Serbian Telecom Agency publishes Internet traffic interception rules

By EDRi · July 30, 2008

Serbia’s Republic Agency for Telecommunications (RATEL) published on 21 July
2008 a document of Instructions for Technical Requirements for Subsystems,
Devices, Hardware and Installation of Internet Networks. The document
explains the technical requirements for authorized monitoring of some
telecom services and provides a list of obligations for the telecom

According with the present text, the ISPs will have to let the police access
their databases, including users’ e-mail content or browsing history. This
regulation seems to be the Serbian version of the data retention directive,
since the scope is defined as fighting cyber crime and terrorism.

Danica Radovanovic explains on his blog at GlobalVoices what are the present
requirements: “Internet Service Providers (ISP) are obligated to enable
governmental bodies to access updated databases with personal data on users,
contracts, maximum speed of data transfer, identification addresses as well
as access to database about email users. ISPs are also obligated to provide
hardware and software for passive monitoring in real time, collecting and
analysing Internet activities, statistics, interception of email,
attachments, web mail, IP video traffic, phone traffic, interception of IM
traffic, peer-to-peer networks, service of email and forwarding the email
content towards the centre of governmental bodies for supervision. Technical
requirements (hardware and software) should enable reconstruction of traffic
interception up to the level of application and filtering within these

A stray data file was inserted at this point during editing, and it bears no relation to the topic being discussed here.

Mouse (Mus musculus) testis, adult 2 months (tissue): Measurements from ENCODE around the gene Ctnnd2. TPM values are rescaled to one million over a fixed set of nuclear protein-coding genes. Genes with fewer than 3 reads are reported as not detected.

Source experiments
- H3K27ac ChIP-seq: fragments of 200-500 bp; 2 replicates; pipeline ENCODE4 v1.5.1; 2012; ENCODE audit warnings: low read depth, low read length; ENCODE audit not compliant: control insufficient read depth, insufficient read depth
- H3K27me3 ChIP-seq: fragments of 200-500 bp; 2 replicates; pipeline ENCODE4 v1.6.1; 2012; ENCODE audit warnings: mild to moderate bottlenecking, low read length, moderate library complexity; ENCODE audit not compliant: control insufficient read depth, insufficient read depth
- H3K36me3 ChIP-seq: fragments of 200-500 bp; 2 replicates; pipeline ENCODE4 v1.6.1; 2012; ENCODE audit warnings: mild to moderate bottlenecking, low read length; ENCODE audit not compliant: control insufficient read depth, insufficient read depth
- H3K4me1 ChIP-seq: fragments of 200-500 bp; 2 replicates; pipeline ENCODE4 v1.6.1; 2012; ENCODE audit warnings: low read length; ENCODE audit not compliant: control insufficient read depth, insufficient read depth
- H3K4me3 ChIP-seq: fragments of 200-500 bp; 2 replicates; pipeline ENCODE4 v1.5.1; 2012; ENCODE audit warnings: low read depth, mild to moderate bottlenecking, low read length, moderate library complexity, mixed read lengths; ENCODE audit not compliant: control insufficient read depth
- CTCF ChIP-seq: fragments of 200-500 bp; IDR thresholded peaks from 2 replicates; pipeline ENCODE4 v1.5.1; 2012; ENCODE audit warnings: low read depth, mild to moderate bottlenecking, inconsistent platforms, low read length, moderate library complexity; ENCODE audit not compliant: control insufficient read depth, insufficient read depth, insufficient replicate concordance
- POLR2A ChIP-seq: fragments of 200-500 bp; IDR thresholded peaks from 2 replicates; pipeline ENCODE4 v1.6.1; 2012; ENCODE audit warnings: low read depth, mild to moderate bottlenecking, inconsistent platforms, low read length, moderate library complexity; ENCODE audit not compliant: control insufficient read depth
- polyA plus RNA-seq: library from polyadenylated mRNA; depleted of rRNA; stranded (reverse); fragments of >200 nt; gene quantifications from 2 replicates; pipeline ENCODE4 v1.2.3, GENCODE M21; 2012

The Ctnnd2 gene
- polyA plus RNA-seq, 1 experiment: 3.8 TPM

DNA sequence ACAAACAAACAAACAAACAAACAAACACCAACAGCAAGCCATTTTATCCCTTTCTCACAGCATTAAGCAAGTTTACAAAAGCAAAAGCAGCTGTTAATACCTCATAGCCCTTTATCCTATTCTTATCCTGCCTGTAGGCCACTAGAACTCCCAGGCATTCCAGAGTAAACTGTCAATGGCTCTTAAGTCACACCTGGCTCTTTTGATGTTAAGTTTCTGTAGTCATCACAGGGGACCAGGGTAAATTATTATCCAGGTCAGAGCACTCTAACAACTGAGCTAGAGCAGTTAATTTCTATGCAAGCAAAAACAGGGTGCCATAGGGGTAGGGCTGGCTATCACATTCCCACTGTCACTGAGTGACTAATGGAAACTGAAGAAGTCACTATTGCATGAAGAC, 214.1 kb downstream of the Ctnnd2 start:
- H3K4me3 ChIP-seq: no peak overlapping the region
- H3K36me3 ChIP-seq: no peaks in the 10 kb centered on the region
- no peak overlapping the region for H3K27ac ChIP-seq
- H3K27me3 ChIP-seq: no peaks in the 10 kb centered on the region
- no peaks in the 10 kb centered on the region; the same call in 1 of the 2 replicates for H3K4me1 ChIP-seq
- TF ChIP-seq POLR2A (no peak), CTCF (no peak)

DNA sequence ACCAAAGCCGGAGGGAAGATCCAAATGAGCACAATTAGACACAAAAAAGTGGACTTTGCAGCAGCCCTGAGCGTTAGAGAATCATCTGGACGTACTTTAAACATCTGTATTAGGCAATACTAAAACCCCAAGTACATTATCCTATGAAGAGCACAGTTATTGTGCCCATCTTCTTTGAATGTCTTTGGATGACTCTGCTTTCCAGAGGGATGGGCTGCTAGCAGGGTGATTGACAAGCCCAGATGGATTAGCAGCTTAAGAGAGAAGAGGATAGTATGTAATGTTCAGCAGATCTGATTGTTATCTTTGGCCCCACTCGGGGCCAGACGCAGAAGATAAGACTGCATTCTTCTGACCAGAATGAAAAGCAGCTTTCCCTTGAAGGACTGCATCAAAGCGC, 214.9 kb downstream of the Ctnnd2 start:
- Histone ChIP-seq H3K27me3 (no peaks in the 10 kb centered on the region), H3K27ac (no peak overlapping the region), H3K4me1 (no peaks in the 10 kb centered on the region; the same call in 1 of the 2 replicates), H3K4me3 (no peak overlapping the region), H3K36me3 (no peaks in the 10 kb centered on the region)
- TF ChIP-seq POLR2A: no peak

criteria: user name, user phone number, email address, IP address, MAC
address, IM identification.”

So far it is not clear what are the specific institutions that could access
those data and under what circumstances, since the document made available
by RATEL includes only the technical requirements. According to a
declaration made for B92 by RATEL chairman Jovan Radunovic: “If they (state
institutions) get a court order then they can monitor the location that one
uses the internet from, and only then they can view the content. These rules
are not under RATEL’s jurisdiction. RATEL has, in order to provide
protection from terrorism, enabled the state organs to do this. We expect
they will respect all privacy rules”

Serbia: New Instructions and Law Regulations on Online Privacy (26.07.2008)

State to have access to e-mails, browsing history (28.07.2008)

RATEL’s new law and our privacy (25.07.2008)

Document of Instructions for Technical Requirements for Subsystems, Devices,
Hardware and Installation of Internet Networks (only in Serbian, 21.07.2008)